If wisdom is the understanding of the essence of beings and phenomena, things that are and things that seem to be, and of the dynamics of actions and relationships, making possible the prediction of events and the achievement of specific goals, then the mythical archetype of this concept in ancient Greek thought is of the female sex.
At the level of myth and religious practice, wisdom is a characteristic feature of a series of female figures.
The first of these is Gaia, the 'first seer' the primeval mother of the gods and human beings. Next comes Metis, the goddess of versatile intelligence. Zeus married her before he became lord of the heavens and, in order to acquire her knowledge, swallowed her while she was pregnant with their child. Having thus gained Metis forever, he established his authority.
To this group belongs Thetis, the wise lady of the sea; Demeter, the great goddess who showed humans how to cultivate the fruit of the earth and, by teaching them the Great Mysteries, liberated them from fear of death; and, of course, Athena, the supreme goddess of civilisation. Daughter of Metis and Zeus, born from the head of her omnipotent father, protector and helper of civilising heroes, Athena Ergane, taught human beings the art of the loom and the potter's wheel, invented the plough and the bridle to help them, and fited out the first ship, bending the wild forces of nature to the power of the mind.
In the sphere of myth we encounter two more wise figures who possess the all-powerful knowledge of magic: Circe and Medea.
In sharp contrast with the world of myth, however, the strictly patriarchal social system deprived Greek women of historical times of the ability to gain an education, and attempted to debar them from knowledge, as though fearing that in the hands of women it might be a dangerous weapon.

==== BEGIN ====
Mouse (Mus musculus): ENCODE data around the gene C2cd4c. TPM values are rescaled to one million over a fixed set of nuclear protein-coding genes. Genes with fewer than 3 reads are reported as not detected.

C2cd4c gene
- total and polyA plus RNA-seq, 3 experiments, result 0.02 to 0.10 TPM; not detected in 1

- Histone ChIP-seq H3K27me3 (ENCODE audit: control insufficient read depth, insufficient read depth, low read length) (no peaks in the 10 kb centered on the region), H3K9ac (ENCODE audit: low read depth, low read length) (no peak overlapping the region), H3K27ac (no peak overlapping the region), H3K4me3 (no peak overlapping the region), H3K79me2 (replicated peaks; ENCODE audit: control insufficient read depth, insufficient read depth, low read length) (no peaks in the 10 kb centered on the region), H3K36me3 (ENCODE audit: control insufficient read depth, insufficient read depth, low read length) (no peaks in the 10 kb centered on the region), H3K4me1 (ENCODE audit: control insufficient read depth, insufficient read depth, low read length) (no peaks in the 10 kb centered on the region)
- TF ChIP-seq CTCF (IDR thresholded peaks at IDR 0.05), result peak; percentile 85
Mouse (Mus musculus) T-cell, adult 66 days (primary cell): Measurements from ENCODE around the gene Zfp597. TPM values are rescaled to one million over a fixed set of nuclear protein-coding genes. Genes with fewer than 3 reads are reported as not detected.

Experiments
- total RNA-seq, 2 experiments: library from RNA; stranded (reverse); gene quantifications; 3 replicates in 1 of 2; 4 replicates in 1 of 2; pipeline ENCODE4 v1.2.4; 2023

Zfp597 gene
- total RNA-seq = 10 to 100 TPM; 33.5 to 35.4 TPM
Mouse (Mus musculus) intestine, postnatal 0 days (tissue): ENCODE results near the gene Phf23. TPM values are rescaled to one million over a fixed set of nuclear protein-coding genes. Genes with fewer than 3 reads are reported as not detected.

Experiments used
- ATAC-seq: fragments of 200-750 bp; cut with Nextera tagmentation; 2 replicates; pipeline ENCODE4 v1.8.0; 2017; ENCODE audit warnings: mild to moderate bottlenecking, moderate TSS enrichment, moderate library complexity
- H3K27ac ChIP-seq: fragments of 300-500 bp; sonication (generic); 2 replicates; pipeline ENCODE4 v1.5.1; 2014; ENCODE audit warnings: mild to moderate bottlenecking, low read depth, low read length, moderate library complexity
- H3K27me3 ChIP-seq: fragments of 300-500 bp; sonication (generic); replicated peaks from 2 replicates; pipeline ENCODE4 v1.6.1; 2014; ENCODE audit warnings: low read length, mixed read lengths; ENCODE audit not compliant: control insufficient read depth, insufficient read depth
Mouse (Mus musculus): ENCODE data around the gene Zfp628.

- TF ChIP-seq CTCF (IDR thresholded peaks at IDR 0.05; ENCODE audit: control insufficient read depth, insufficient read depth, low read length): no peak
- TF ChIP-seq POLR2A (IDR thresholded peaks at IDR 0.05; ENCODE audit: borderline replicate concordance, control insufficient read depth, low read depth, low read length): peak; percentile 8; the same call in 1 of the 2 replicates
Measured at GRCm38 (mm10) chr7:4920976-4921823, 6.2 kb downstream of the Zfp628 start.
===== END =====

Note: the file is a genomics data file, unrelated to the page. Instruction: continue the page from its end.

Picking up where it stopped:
Very few women succeeded in overcoming the almost insuperable obstacles and reaping the fruit that was forbidden to them. Even fewer managed to transcend the silent obscurity of the women's quarters, in which they were imprisoned by the prejudices of centuries, and win recognition amongst later generations, in their own name, for their achievements.
Whether named or anonymous, these women belong to three major groups : priestesses, sorceresses and writers.
Thanks to their function, priestesses frequently became party to secret knowledge of vital importance for society. And as the earthly representatives of the gods, they were able to transcend restrictions and taboos to acquire prestige and authority and win the respect of their fellow citizens. The priestess in Plato's Symposium, the 'most wise' Diotima, is an outstanding example.
Like the priestess's wisdom, that of the sorceress had a supernatural character, though in this case it served the interests of the individual rather than of the group, and threatened to overthrow law and order. The sorceress was a negative, dark figure, the butt of the sarcasm of the sceptics and a source of fear for the majority, one who transgressed boundaries, challenged and was therefore punished, sometimes with death.
Women writers moved in a completely different sphere. They were usually the children of wealthy families who succeeded in gaining an education and articulating their own creative poetry. Tradition has preserved the names of a number of poetesses and a few fragmentary verses - far too few to assess their contribution, apart from Sappho, who was already a legend by Plato's time.
From Medea to Sappho - Radical Women in Ancient Greece
Athens, National Archaeological Museum - 20 March - 30 June 1995